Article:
33 33(37) Add any other practices that bring value There are and will be many good practices in the agile culture. The idea is not to implement all of them, but only those that really bring value. For example, while pair programming an important old agile practice seems to have lost its appeal somewhat lately, it could be a tool in transferring practical knowledge and experience from older developers to new developer generation. Any mature software development shall not restrict its views to one paradigm only. The current agile culture did not just emerge, but is a result of process evolution, combining ideas and practices into a new whole. So, for new process development ideas one should look into many relevant areas, not just agility. Yet, in agile, things need to be kept simple.
34 34(37) Continuous improvement Keep improving the process and meeting any problems one at a time. The agile processes applied need to be developed further, just like any processes. Processes are only optimal in a given context and learning changes that not to mention any external influences from technology, changing standards and so on. Continuous improvement should have an important role in any organisation.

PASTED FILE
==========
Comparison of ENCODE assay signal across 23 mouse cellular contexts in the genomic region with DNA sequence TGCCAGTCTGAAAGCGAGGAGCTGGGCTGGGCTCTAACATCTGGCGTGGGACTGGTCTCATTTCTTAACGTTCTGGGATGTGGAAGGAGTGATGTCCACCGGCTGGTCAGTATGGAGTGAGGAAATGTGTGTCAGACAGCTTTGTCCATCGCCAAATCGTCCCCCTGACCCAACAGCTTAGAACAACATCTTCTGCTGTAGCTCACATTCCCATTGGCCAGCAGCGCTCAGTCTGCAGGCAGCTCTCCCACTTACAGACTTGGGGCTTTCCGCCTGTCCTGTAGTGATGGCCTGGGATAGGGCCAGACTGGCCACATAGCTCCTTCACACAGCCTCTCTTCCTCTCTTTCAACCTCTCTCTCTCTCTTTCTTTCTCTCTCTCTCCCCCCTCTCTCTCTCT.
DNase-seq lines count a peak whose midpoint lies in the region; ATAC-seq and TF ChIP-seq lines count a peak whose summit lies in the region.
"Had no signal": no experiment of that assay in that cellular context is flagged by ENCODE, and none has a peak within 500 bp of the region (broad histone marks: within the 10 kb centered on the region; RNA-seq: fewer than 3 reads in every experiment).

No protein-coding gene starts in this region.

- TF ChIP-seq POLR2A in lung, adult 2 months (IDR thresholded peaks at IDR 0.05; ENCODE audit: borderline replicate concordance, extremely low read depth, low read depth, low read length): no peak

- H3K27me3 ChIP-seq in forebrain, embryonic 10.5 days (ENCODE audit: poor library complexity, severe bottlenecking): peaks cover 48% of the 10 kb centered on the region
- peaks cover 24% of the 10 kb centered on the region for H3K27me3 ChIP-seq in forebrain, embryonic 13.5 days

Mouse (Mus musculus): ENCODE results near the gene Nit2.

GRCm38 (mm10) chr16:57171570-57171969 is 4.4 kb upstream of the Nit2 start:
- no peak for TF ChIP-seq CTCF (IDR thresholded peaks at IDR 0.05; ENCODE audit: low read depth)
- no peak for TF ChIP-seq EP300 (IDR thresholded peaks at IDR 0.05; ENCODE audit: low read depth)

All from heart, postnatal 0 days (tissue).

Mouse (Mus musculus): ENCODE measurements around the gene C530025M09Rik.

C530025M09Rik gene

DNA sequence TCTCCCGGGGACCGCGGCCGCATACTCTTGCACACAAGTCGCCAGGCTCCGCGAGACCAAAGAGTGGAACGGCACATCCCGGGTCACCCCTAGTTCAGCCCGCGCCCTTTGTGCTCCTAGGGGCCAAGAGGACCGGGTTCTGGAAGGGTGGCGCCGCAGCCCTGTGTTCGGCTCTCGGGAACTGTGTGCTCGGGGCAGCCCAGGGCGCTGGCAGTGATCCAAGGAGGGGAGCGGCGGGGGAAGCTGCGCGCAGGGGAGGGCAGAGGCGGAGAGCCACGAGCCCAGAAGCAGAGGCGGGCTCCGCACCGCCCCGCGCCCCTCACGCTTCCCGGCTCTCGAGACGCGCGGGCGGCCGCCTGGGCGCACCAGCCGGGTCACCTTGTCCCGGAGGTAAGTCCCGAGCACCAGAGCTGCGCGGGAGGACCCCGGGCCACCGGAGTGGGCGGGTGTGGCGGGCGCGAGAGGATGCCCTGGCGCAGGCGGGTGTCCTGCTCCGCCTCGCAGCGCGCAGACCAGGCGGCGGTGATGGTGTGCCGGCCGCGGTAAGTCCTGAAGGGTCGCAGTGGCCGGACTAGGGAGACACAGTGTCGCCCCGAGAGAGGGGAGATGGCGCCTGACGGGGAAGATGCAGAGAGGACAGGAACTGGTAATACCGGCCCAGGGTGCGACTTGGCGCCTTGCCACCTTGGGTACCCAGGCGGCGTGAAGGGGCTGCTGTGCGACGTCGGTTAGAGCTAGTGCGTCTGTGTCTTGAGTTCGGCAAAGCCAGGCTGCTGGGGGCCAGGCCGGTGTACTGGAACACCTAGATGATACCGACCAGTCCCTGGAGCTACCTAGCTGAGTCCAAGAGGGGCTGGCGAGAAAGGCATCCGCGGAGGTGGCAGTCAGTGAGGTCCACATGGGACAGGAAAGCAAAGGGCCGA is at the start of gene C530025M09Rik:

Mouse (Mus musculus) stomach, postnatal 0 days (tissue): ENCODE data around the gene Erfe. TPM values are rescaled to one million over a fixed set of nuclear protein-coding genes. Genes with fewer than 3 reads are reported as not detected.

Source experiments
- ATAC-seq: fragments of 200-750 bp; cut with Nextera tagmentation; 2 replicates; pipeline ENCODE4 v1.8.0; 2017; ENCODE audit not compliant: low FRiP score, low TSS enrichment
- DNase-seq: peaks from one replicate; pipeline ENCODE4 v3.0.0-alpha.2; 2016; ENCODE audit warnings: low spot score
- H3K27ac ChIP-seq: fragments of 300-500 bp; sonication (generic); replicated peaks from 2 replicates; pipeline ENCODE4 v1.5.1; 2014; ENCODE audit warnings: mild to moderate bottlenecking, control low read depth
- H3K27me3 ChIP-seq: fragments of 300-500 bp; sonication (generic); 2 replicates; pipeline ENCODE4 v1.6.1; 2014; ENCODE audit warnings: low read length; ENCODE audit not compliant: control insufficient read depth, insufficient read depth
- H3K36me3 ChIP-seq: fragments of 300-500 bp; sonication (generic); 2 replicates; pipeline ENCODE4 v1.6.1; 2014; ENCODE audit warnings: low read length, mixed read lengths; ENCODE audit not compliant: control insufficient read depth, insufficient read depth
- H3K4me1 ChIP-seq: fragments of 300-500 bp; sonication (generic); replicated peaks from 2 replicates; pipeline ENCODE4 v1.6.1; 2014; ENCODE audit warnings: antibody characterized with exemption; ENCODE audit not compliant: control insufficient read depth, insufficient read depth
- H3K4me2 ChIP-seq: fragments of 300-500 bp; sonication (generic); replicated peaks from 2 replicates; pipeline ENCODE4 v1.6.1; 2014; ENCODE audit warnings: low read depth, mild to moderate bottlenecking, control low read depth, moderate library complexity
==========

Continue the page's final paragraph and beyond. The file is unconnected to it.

35 Read the report for more info 35(37) The full report, containing much more information: Vuori, M Agile Development of Safety-Critical Software. Tampere University of Technology. Department of Software Systems. Report p. Available at:
36 36(37) References 1/2 Vuori, M Agile Development of Safety-Critical Software. Tampere University of Technology. Department of Software Systems. Report p. Available at: Wikipedia. Agile software development. Available at: Larman, C.. Agile and Iterative Development. A Manager s Guide. Addison-Wesley. 342 p. Kruchten, P The Elephants in the Agile Room. Philippe Kruchten's Weblog. Available at:
37 37(37) References 2/2 Kennaley, M SDLC 3.0. Beyond a Tacit Understanding of Agile. Towards the next generation of Software Engineering. Fourth Medium Press. 280 p. Poppendieck, M. & T Implementing Lean Software Development: From Concept to Cash. Addison-Wesley. 276 p. Boehm, B. & Turner, R Balancing Agility and Discipline A Guide for the Perplexed. Addison Wesley. 266 p. Coplien, J.O. & Bjørnvig, G Lean Architecture: for Agile Software Development. Wiley. 376 p.
Tampereen teknillinen yliopisto. Ohjelmistotekniikan laitos. Raportti 14 Tampere University of Technology. Department of Software Systems. Report 14 Matti Vuori Agile Development of Safety-Critical Software